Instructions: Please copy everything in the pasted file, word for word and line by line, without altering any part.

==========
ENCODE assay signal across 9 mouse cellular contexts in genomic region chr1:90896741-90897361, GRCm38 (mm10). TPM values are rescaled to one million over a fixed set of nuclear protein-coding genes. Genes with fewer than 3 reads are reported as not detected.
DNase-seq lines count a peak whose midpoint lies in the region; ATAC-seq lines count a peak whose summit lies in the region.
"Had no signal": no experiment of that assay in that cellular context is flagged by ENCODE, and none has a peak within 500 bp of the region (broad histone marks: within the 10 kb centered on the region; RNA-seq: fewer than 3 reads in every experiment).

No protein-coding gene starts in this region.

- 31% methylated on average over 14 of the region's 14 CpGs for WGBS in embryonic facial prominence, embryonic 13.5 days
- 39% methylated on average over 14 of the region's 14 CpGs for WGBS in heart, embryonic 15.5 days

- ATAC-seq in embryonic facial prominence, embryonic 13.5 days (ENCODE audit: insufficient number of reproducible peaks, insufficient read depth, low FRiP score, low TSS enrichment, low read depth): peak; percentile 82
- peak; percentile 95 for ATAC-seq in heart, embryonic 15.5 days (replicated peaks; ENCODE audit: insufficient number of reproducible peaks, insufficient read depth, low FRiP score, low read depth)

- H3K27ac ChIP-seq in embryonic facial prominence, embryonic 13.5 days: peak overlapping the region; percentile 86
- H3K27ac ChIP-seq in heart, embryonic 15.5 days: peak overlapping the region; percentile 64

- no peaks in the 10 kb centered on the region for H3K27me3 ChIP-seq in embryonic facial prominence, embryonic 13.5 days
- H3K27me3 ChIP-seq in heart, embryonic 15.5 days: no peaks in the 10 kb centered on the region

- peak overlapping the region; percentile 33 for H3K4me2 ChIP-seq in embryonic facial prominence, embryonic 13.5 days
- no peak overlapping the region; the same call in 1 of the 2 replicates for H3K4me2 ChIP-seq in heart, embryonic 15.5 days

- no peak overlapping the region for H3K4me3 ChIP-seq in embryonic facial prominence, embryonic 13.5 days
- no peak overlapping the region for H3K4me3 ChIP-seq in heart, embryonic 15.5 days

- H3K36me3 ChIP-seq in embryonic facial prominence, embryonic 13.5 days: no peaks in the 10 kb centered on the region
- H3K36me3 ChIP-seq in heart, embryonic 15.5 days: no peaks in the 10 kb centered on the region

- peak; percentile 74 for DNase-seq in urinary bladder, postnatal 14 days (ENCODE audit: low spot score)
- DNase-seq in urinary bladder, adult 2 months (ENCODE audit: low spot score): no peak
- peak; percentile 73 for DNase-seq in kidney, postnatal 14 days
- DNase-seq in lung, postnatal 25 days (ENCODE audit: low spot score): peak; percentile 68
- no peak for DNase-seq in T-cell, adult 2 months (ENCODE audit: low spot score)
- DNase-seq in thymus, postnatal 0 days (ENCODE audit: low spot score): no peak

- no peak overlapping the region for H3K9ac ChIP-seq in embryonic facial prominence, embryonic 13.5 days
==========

ENCODE assay signal across 9 mouse cellular contexts in genomic region chr1:90896741-90897361, GRCm38 (mm10). TPM values are rescaled to one million over a fixed set of nuclear protein-coding genes. Genes with fewer than 3 reads are reported as not detected.
DNase-seq lines count a peak whose midpoint lies in the region; ATAC-seq lines count a peak whose summit lies in the region.
"Had no signal": no experiment of that assay in that cellular context is flagged by ENCODE, and none has a peak within 500 bp of the region (broad histone marks: within the 10 kb centered on the region; RNA-seq: fewer than 3 reads in every experiment).

No protein-coding gene starts in this region.

- 31% methylated on average over 14 of the region's 14 CpGs for WGBS in embryonic facial prominence, embryonic 13.5 days
- 39% methylated on average over 14 of the region's 14 CpGs for WGBS in heart, embryonic 15.5 days

- ATAC-seq in embryonic facial prominence, embryonic 13.5 days (ENCODE audit: insufficient number of reproducible peaks, insufficient read depth, low FRiP score, low TSS enrichment, low read depth): peak; percentile 82
- peak; percentile 95 for ATAC-seq in heart, embryonic 15.5 days (replicated peaks; ENCODE audit: insufficient number of reproducible peaks, insufficient read depth, low FRiP score, low read depth)

- H3K27ac ChIP-seq in embryonic facial prominence, embryonic 13.5 days: peak overlapping the region; percentile 86
- H3K27ac ChIP-seq in heart, embryonic 15.5 days: peak overlapping the region; percentile 64

- no peaks in the 10 kb centered on the region for H3K27me3 ChIP-seq in embryonic facial prominence, embryonic 13.5 days
- H3K27me3 ChIP-seq in heart, embryonic 15.5 days: no peaks in the 10 kb centered on the region

- peak overlapping the region; percentile 33 for H3K4me2 ChIP-seq in embryonic facial prominence, embryonic 13.5 days
- no peak overlapping the region; the same call in 1 of the 2 replicates for H3K4me2 ChIP-seq in heart, embryonic 15.5 days

- no peak overlapping the region for H3K4me3 ChIP-seq in embryonic facial prominence, embryonic 13.5 days
- no peak overlapping the region for H3K4me3 ChIP-seq in heart, embryonic 15.5 days

- H3K36me3 ChIP-seq in embryonic facial prominence, embryonic 13.5 days: no peaks in the 10 kb centered on the region
- H3K36me3 ChIP-seq in heart, embryonic 15.5 days: no peaks in the 10 kb centered on the region

- peak; percentile 74 for DNase-seq in urinary bladder, postnatal 14 days (ENCODE audit: low spot score)
- DNase-seq in urinary bladder, adult 2 months (ENCODE audit: low spot score): no peak
- peak; percentile 73 for DNase-seq in kidney, postnatal 14 days
- DNase-seq in lung, postnatal 25 days (ENCODE audit: low spot score): peak; percentile 68
- no peak for DNase-seq in T-cell, adult 2 months (ENCODE audit: low spot score)
- DNase-seq in thymus, postnatal 0 days (ENCODE audit: low spot score): no peak

- no peak overlapping the region for H3K9ac ChIP-seq in embryonic facial prominence, embryonic 13.5 days